CARY — When the three Town Council members elected Tuesday begin their new terms in January, Cary won’t need to make any new placards for council chambers.
Voters on Tuesday overwhelmingly supported Republican incumbents Jennifer Robinson and Jack Smith. Unaffiliated candidate Ed Yera did not face a challenger in the race.
Municipal races are officially nonpartisan, but the results mean the Cary Town Council will retain a political makeup of three registered Republicans, three Democrats and one unaffiliated member.
Robinson beat out businessman Karl Thor with nearly 60 percent of the vote to continue representing western Cary in District A.
Smith, a 24-year representative of southeastern Cary in District C, coasted to a win over Deborah Pugh with 70 percent of the vote.
And uncontested Yerha keeps the at-large seat to which council members appointed him in August 2012.
“The vote is a reflection that people are happy with the town of Cary and trust us to address the problems they see in the town,” Robinson said during her celebration party Tuesday night.
Robinson and Smith pointed to low rancor and low fundraising numbers – the four candidates combined hadn’t eclipsed the $10,000 mark by the end of September – in forecasting their wins. On the campaign trail, they promised to champion “smart growth,” environmental protection and fiscal conservancy.
Meanwhile, the challengers seemed to lack a hot-button issue on which to base their challenges. Pugh and Thor, both unaffiliated candidates, laid broad anti-establishment platforms and hoped to build support using familiar rhetoric: that council members are encouraging an urban sprawl that conflicts with the town’s character. They also accused the incumbents of being advocates for developers rather than residents.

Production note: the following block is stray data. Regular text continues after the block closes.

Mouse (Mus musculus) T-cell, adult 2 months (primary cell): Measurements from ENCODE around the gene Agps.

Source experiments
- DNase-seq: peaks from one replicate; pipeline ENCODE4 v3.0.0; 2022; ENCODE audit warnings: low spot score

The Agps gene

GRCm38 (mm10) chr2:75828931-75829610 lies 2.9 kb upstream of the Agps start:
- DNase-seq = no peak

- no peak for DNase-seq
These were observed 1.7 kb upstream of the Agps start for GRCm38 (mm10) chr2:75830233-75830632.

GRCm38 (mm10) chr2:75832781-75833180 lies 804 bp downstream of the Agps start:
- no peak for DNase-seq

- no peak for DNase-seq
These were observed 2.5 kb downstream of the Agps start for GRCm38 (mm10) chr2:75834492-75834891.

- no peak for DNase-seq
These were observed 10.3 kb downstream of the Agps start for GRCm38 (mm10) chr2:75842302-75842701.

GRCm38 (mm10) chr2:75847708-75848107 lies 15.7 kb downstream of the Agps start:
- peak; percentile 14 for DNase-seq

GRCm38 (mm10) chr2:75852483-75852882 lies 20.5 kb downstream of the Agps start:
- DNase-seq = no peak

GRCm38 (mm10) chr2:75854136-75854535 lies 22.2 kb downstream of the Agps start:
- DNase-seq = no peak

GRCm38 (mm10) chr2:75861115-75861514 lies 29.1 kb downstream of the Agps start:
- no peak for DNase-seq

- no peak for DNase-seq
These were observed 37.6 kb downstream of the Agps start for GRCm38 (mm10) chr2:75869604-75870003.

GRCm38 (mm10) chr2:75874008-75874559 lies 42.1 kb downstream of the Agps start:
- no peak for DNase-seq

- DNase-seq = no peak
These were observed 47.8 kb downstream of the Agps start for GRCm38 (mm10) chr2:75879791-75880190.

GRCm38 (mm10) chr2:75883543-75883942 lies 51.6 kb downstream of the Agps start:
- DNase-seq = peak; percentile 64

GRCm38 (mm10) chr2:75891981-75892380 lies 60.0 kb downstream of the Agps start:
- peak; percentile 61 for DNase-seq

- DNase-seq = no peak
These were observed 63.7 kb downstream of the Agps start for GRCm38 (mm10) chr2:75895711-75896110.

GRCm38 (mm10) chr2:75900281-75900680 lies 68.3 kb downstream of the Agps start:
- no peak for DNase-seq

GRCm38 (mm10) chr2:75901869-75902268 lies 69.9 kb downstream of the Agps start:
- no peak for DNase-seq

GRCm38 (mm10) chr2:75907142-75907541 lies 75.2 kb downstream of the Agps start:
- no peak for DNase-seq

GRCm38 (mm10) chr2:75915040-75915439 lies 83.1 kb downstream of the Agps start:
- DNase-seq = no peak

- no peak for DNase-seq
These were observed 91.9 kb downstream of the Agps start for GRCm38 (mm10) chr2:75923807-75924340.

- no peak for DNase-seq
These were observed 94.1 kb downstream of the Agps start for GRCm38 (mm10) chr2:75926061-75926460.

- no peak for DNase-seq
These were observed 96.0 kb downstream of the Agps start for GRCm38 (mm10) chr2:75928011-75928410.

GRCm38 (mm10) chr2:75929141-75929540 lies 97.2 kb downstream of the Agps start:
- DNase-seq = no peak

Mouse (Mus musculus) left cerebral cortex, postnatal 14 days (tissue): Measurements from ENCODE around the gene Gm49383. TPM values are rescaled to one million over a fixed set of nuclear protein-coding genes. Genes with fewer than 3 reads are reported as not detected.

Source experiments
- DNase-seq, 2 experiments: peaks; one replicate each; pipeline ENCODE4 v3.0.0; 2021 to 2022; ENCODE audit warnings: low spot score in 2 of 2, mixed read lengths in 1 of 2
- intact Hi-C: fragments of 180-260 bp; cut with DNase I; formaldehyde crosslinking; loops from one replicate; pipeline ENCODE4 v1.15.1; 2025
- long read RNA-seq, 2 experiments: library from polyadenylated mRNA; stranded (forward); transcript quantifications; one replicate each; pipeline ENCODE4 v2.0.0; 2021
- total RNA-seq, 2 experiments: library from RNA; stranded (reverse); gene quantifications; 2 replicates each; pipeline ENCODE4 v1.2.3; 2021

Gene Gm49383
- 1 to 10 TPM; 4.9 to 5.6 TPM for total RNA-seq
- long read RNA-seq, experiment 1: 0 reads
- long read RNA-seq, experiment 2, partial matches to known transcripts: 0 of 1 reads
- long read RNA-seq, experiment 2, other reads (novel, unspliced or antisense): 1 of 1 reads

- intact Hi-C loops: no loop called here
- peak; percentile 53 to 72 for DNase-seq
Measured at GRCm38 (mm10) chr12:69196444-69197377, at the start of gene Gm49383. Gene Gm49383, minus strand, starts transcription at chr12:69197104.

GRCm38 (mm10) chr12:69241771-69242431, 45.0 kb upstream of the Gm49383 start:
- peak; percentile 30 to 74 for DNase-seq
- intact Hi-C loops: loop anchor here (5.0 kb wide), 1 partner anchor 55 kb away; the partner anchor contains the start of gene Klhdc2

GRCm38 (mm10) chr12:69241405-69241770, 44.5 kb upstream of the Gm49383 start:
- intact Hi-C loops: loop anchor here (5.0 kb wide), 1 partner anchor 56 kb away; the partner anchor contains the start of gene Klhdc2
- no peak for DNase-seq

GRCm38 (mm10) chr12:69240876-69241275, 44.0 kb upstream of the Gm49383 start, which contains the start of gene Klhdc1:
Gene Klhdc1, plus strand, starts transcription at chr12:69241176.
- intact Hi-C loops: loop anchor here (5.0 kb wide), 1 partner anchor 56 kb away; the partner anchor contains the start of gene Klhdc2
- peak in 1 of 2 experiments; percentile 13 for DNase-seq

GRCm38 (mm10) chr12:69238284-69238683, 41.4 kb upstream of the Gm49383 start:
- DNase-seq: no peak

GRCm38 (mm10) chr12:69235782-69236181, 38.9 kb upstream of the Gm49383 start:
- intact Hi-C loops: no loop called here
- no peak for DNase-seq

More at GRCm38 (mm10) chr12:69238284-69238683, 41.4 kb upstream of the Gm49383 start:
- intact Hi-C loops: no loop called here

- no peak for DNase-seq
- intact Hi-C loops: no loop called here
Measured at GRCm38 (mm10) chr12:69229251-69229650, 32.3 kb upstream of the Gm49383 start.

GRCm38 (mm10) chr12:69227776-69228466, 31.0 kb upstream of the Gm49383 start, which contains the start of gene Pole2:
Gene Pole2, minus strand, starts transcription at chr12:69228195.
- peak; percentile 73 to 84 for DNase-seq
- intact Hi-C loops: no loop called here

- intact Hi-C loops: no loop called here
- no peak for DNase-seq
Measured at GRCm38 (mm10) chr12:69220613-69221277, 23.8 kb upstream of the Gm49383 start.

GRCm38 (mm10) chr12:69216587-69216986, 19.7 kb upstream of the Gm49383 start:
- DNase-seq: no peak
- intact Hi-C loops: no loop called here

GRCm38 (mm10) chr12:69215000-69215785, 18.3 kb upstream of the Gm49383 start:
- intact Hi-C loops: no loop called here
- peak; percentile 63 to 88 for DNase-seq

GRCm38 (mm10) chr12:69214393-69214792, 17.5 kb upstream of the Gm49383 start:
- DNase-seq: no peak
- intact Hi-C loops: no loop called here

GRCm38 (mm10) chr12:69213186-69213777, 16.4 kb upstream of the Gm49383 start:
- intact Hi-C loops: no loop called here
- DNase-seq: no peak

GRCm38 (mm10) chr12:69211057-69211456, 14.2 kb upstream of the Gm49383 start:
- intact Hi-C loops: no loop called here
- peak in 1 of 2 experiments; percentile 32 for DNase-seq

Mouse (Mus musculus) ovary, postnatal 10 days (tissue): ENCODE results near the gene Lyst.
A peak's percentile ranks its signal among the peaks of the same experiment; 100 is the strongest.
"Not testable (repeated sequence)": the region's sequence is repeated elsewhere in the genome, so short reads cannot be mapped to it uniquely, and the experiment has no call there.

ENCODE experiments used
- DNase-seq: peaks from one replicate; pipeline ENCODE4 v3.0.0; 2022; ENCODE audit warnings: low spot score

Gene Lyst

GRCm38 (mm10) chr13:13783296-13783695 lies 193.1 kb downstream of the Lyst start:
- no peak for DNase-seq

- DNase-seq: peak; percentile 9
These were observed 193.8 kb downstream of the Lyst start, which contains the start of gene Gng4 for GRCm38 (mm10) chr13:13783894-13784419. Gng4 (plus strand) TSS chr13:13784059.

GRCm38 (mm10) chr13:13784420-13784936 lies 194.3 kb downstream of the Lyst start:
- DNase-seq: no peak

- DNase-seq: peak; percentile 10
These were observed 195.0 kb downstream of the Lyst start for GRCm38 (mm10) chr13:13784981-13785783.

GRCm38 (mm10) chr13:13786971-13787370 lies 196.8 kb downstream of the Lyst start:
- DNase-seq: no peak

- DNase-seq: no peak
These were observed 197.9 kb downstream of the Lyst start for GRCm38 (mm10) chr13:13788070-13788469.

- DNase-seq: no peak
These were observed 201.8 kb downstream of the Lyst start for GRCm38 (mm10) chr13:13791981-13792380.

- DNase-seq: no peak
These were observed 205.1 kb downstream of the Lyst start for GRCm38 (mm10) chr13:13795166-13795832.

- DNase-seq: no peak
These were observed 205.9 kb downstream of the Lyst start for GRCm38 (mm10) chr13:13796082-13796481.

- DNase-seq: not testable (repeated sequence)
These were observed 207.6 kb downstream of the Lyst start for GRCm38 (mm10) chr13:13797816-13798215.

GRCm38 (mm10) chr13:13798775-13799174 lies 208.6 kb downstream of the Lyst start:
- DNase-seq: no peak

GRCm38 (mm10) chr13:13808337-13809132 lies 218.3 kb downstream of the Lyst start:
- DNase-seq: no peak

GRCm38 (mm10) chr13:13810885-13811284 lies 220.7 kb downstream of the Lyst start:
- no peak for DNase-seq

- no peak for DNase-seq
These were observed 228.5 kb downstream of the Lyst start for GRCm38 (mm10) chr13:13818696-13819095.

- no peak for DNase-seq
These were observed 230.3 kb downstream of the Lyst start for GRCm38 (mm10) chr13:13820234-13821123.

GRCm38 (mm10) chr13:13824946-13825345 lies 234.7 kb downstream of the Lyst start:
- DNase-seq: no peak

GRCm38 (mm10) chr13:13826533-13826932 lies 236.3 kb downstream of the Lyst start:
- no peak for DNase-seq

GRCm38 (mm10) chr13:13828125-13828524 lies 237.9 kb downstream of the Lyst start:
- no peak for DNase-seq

For some residents, such as Morton Berkowitz, their message rang true. Tuesday morning, he confronted Robinson about the council’s recent decision to apply for a federal loan on behalf of a hotel developer in downtown Cary.
“When can we vote on another hotel? How about a theater?” Berkowitz said to Robinson as he walked into Carpenter Elementary to vote.
But most Cary voters didn’t share the anti-council sentiment.
Karissa Binkley, for one, cited Cary’s property tax rate – 35 cents per $100 in assessed value, one of the lowest in Wake County – as one of several reasons she’s pleased with Robinson in District A.
“There aren’t vacant shopping centers … and they seem to be doing well handling more growth,” the New Jersey native said. “There’s a reason people are still moving here.”
At Piney Plains Church in Cary, a polling place in District C, Don Holquist had similar views of Smith.
Holquist said he agreed with Pugh’s platform of slowing down development. Nonetheless, he voted for Smith because he couldn’t name a controversial vote the councilman cast affecting his neck of the woods.
“Lots of times, your average voter, like me, votes against something instead of voting for something,” Holquist said. “I guess you could say he hasn’t offended enough people.”
Specht: 919-460-2608; Twitter: @AndySpecht